Heinrich von Ofterdingen Analysis
Novalis wrote his Romantic novel Heinrich von Ofterdingen in reaction to Johann Wolfgang von Goethes classical novel and Bildungsroman, Wilhelm Meisters Lehrjahre (1795-1796; Wilhelm Meisters Apprenticeship, 1824), which he intended to transcend. Heinrich von Ofterdingen is written in keeping with the definition of Romantic poetry published by Novalis friend, Friedrich Schlegel, in the 116th fragment of his journal Athenäum (1798-1800). According to Schlegel, Romantic poetry is progressive, universal poetry that puts poetry in touch with philosophy and rhetoric. It should also mix poetry and prose, genius and criticism, and literary poetry and natural poetry. It recognizes that the capriciousness of the poet is subject to no laws.
This idea of Romantic poetry explains how Novalis could freely include theoretical commentary, poems, songs, legends, and Klingsohrs fairy tale within his work as well as how the work could well remain a fragment. Rules were there to be broken. Novalis could deviate from the Bildungsroman by turning the novel into a work about poetry instead of the poet. He could take Klingsohrs fairy tale beyond allegory by giving the metaphors so many meanings that they were no longer systematic.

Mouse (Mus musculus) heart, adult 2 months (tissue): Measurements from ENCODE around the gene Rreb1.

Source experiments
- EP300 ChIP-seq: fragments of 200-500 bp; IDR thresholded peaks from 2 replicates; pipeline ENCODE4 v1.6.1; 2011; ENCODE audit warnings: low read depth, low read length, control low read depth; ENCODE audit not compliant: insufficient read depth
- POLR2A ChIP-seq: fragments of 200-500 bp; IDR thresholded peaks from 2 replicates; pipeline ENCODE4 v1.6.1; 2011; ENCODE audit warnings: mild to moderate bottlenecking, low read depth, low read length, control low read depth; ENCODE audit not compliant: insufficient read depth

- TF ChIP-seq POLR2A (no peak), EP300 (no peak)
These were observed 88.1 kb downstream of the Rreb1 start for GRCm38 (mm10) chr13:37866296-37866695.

Heinrich von Ofterdingen is one of the seminal works of early Romanticism. The vision that guided Heinrich, the blue flower, subsequently became the symbol for Romanticism per se.
Setting the trend for much of German Romantic literature, Novalis looked back to the Middle Ages as a golden age of high romance, and he derived the title for his novel from that period. The name Heinrich von Ofterdingen is that of a minnesinger to whom myth has ascribed the great ten thousand-verse anonymous heroic epic The Nibelungenlied , which was written around 1200. Likewise, the name...
(The entire section is 429 words.)